It begins with Roma Caput Mundi, an innovative process to enhance Rome’s archaeological, cultural and tourist heritage that uses the opportunity offered by the Recovery Plan to prepare the city to welcome the Jubilee 2025 and the candidature for the Rome Expo 2030. The project aims to increase the number of accessible tourist sites, create valid and qualified tourist and cultural alternatives to the crowded central areas, increase the use of digital technologies, enhance green areas and the sustainability of tourism.
Then there is the appointment of the Milan-Cortina 2026 Winter Olympics. A unique opportunity to relaunch the area, to make new infrastructure investments, and to demonstrate that our country is capable of hosting and organising major events in the best possible way.
And precisely on the subject of sports events, the newly appointed Minister of Tourism Santanchè reiterated their importance on the occasion of the ATP finals in Turin, emphasising that ‘they are an absolutely important event for Italian tourism. These sporting events increase the tourist offer and the data already confirm this. We have 38% of foreign spectators and we must work together, sport and tourism, so that this share grows even more.”

Returning to the Chianciano conference, the two-day event highlighted the urgent need for operators to upgrade facilities, make them grow, improve the product, attract qualified young people to the sector, digitalise and enhance the exclusivity of our country. In order to succeed in all this, however, investments are needed, and it is precisely in this that the operators note the sore point.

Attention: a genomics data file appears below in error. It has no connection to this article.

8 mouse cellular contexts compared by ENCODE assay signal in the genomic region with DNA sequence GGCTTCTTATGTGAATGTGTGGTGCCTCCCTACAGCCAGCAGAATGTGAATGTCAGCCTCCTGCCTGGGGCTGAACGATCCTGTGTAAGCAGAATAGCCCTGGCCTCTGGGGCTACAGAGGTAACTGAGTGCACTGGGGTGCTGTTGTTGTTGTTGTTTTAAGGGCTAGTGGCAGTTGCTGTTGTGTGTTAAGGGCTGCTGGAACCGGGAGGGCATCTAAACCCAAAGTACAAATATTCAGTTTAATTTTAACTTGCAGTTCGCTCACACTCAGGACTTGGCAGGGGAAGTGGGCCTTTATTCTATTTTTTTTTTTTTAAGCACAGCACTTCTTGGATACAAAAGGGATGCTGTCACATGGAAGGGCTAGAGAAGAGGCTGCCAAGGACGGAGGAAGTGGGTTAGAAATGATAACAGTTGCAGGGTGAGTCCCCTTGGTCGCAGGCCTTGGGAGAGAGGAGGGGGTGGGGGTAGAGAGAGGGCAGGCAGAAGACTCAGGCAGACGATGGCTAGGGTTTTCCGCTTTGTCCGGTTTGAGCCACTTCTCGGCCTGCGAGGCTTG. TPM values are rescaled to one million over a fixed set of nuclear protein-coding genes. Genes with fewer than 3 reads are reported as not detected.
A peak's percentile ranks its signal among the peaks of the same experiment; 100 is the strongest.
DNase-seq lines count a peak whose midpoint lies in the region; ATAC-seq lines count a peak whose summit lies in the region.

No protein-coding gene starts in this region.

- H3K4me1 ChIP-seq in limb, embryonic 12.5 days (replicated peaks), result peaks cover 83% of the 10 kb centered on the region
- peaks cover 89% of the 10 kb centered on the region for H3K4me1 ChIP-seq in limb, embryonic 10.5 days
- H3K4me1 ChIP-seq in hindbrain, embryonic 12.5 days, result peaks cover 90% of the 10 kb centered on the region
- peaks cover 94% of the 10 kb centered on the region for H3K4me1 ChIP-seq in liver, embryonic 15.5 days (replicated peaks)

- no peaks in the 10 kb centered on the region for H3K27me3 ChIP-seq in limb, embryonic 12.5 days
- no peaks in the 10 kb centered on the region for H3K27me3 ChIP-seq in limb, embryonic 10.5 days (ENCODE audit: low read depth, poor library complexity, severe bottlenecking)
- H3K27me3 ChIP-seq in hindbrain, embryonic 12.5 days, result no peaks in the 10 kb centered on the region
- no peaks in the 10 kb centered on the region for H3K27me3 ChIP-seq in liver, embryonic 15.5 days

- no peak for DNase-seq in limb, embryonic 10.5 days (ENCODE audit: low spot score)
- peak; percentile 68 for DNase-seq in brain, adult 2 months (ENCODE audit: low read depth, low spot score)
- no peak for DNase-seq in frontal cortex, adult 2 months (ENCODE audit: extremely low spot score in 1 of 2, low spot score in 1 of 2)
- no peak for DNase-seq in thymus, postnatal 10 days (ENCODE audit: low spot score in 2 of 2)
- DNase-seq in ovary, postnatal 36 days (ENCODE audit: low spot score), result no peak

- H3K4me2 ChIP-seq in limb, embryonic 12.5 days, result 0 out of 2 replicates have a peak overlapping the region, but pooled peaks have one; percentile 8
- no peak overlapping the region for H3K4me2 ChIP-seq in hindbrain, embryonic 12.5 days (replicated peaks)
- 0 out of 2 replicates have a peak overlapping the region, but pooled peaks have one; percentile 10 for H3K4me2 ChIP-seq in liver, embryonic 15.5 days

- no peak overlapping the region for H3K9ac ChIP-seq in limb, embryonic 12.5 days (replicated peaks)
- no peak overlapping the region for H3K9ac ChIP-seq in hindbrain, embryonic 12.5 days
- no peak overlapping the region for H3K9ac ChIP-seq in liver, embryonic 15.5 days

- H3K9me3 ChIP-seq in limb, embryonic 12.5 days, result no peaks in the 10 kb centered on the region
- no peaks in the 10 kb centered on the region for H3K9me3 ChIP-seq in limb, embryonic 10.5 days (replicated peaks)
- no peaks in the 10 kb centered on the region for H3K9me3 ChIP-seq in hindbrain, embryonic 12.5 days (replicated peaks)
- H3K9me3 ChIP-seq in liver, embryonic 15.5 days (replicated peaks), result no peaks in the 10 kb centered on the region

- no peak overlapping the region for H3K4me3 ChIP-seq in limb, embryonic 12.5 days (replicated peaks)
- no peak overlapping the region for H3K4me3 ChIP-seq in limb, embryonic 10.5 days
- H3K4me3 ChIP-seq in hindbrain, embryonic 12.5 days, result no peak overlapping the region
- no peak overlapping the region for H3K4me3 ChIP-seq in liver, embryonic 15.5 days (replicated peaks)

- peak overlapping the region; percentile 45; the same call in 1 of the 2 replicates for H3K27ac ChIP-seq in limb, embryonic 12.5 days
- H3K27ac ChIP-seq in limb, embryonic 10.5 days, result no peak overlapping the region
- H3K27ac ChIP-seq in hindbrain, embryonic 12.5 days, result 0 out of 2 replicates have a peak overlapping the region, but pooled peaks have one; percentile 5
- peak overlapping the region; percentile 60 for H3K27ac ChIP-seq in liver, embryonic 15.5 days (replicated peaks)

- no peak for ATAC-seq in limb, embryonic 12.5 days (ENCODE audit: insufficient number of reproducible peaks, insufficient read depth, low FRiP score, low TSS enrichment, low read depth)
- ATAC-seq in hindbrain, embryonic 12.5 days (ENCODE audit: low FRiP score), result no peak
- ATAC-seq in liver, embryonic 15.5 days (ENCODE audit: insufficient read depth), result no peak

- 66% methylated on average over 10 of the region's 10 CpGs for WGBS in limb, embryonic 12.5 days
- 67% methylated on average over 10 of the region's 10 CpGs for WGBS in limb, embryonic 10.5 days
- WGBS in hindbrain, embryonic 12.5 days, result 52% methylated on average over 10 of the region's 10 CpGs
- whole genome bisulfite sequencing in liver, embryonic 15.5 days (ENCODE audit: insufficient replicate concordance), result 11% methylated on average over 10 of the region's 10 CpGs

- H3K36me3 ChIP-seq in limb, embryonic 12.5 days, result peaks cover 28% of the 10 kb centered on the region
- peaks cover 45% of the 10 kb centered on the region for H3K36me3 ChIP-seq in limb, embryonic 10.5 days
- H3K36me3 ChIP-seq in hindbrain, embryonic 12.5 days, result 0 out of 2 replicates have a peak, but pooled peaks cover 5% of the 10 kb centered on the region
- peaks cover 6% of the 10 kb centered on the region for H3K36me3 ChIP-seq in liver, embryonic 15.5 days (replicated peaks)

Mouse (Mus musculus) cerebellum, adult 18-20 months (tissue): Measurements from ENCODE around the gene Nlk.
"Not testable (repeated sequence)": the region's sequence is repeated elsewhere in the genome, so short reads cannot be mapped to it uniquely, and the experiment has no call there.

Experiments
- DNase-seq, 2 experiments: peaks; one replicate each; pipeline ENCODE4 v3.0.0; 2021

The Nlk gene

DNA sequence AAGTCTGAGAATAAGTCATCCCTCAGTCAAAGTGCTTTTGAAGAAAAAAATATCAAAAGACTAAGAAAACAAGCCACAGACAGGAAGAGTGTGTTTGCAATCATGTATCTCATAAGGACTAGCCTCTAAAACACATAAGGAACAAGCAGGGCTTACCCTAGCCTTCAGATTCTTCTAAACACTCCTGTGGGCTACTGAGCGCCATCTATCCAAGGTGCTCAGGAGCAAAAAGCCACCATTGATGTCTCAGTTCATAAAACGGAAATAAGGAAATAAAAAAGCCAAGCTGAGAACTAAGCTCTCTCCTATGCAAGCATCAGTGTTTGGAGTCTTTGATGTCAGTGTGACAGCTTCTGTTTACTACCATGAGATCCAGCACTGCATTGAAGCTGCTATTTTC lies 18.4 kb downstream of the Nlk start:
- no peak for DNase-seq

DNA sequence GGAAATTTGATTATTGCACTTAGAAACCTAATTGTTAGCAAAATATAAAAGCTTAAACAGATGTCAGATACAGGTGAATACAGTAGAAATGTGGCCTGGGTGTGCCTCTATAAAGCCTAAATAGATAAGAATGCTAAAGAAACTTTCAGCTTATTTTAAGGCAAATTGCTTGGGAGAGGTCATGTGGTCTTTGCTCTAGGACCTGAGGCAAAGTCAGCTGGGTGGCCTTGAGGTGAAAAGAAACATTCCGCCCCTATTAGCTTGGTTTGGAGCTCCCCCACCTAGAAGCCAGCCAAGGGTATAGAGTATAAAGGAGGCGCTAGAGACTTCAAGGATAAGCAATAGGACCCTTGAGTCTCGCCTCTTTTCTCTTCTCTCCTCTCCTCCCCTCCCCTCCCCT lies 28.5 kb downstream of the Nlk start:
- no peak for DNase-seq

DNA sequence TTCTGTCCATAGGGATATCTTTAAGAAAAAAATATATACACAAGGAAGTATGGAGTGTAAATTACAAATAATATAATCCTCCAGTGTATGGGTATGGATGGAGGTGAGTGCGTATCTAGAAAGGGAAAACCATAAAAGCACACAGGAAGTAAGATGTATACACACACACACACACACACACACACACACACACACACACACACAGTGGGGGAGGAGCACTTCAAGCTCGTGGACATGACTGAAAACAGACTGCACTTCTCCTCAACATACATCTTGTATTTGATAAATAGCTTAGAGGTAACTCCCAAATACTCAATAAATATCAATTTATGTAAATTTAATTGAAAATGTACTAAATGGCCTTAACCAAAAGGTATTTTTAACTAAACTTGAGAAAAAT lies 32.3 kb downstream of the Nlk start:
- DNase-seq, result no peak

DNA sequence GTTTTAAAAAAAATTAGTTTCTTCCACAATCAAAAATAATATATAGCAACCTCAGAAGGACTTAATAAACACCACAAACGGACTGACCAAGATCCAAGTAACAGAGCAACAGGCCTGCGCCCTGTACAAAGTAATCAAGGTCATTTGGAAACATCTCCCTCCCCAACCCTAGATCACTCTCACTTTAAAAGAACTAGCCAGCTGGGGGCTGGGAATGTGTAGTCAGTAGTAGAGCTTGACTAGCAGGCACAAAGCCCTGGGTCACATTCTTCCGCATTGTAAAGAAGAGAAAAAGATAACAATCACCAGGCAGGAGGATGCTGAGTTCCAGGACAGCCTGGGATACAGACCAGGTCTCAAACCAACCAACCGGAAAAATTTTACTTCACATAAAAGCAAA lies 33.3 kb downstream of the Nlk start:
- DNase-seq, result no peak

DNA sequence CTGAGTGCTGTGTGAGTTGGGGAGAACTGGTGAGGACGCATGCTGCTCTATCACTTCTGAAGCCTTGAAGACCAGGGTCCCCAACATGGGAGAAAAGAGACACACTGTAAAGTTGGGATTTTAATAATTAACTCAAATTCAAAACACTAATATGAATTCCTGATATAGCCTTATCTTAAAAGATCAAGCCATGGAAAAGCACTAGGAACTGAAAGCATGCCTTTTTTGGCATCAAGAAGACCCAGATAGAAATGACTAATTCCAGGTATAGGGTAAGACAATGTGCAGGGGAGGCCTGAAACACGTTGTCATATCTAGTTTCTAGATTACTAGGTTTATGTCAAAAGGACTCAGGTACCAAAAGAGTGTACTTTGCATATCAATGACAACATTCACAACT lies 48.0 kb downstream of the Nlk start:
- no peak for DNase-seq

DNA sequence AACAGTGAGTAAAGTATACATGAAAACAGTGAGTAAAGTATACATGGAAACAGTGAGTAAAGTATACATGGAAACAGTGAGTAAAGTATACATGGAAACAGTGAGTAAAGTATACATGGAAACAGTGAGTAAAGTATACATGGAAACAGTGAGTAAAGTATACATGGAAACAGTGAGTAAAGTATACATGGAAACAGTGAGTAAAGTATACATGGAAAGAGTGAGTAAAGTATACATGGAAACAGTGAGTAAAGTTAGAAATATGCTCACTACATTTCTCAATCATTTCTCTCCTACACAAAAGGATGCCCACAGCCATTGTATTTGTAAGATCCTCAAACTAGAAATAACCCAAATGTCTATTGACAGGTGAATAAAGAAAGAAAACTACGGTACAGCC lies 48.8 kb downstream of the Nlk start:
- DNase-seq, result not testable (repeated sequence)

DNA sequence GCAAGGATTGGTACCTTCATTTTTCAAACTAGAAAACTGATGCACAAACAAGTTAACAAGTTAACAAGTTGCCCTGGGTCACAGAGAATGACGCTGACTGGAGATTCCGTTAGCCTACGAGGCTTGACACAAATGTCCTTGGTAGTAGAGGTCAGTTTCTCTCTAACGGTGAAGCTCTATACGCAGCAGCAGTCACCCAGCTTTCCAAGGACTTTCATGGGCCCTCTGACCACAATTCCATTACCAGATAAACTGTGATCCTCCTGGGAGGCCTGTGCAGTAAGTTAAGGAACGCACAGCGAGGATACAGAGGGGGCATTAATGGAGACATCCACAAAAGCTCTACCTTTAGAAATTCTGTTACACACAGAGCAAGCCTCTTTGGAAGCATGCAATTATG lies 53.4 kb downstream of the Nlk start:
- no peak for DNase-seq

In fact, 2.4 billion have been allocated through the ‘tourism package’, a figure considered low, especially when compared to those of other countries and to the incidence that tourism has on Italy’s GDP.
The funds are distributed as follows:
1,786 million for a National Tourism Fund, comprising six different interventions;
1. 500 million, tax credit (80%) and non-repayable fund for tourism enterprises;
2. 98 million to support the digitalisation of travel agencies and tour operators;
3. 500 million to set up a fund with the participation of the MEF and the EIB for the modernisation of accommodation facilities, interventions in the mountains, and the development of new tourist itineraries;
4. 358 million for a Guarantee Fund to support the entrepreneurial fabric and develop new professional skills;
5. 180 million for a non-repayable fund and activation of a revolving Cdp fund for the modernisation of facilities, elimination of architectural barriers, and environmental redevelopment;
6. 150 million for the National Tourism Fund, managed with Cdp, to strengthen structures and enhance real estate assets.
114 million to activate the Digital Tourism Hub, a digital platform to aggregate the national tourism offer online;
500 million for the already mentioned Caput Mundi project.

Certainly important investments that represent a starting point and a breath of fresh air for a sector that is recovering, but they cannot be the point of arrival.
The hope is that the Meloni government, which has the relaunch of tourism as one of the main points of its programme, can put its hand to resources by increasing those dedicated to this strategic sector.